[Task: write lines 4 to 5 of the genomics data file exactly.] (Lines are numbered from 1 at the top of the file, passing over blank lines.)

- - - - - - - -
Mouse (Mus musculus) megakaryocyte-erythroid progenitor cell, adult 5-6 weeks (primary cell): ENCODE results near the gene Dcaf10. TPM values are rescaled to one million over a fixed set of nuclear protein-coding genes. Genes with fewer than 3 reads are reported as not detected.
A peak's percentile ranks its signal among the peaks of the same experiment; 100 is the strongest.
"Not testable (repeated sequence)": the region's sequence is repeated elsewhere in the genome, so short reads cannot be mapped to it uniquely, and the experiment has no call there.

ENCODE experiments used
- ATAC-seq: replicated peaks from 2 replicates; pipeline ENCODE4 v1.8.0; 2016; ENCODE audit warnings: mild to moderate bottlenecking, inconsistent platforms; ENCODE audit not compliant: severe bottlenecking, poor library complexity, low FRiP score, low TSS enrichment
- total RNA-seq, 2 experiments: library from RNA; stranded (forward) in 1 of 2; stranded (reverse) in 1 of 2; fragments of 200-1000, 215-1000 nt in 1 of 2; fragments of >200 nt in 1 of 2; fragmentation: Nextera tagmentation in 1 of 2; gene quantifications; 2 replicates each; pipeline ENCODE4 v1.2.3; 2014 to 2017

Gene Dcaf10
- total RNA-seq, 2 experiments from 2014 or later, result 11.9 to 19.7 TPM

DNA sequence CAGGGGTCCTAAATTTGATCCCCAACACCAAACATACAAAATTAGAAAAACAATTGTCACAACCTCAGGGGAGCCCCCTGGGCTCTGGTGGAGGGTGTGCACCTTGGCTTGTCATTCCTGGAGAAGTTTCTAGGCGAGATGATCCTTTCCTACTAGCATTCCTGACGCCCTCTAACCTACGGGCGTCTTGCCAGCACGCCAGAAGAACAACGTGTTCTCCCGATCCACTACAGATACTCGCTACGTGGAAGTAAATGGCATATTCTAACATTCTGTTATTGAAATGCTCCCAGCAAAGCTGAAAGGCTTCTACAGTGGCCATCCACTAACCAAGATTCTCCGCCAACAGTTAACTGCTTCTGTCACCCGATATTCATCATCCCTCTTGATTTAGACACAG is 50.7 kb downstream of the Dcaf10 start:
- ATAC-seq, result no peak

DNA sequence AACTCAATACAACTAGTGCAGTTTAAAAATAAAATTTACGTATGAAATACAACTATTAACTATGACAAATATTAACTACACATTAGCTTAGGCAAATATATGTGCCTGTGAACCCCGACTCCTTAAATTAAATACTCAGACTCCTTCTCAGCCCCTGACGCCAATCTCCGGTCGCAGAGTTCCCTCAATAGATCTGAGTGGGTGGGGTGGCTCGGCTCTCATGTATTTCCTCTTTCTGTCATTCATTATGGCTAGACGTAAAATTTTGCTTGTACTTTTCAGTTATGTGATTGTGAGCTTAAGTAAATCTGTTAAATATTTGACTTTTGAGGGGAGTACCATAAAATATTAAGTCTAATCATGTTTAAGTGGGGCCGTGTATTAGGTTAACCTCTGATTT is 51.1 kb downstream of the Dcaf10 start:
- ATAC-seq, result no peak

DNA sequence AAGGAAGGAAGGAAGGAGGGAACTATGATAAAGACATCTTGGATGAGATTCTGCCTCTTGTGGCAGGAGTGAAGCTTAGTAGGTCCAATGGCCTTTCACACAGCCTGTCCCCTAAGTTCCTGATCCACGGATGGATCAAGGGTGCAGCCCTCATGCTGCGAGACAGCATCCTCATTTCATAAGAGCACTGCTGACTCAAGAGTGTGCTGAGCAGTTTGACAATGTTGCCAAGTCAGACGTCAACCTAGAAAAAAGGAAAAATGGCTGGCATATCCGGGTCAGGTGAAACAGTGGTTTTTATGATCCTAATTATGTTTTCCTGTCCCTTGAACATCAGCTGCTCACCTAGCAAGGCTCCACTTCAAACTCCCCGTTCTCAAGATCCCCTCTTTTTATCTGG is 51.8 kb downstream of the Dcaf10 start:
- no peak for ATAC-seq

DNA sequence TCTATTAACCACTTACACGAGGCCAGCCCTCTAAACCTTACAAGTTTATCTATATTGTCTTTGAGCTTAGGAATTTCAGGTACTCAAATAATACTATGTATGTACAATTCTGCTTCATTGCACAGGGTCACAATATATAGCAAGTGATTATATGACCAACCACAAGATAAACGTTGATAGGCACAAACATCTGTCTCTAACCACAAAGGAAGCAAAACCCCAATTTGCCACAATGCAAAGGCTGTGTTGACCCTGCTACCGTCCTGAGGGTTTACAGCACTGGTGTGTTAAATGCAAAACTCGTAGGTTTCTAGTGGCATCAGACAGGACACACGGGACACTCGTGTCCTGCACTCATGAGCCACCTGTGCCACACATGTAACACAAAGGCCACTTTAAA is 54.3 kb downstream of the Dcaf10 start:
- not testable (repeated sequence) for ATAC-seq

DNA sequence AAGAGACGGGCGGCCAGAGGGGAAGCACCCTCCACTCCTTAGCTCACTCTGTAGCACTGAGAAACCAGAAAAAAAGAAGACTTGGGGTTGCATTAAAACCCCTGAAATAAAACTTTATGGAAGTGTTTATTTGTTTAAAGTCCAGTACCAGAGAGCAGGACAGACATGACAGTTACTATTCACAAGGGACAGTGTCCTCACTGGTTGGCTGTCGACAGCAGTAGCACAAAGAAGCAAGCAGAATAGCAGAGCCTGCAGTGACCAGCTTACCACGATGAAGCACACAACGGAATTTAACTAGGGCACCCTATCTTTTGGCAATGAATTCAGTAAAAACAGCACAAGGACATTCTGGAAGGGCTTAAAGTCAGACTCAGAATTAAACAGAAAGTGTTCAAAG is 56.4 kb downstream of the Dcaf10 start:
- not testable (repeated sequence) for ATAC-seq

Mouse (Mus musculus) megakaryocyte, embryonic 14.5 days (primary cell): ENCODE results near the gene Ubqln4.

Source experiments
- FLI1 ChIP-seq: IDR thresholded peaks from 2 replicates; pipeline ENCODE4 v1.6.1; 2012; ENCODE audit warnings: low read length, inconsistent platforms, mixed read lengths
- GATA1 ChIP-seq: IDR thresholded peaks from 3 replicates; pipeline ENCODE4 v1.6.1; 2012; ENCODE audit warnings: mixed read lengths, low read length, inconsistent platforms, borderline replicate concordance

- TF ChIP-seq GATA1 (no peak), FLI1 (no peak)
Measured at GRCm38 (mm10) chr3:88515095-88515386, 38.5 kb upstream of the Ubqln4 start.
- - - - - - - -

ENCODE experiments used
- ATAC-seq: replicated peaks from 2 replicates; pipeline ENCODE4 v1.8.0; 2016; ENCODE audit warnings: mild to moderate bottlenecking, inconsistent platforms; ENCODE audit not compliant: severe bottlenecking, poor library complexity, low FRiP score, low TSS enrichment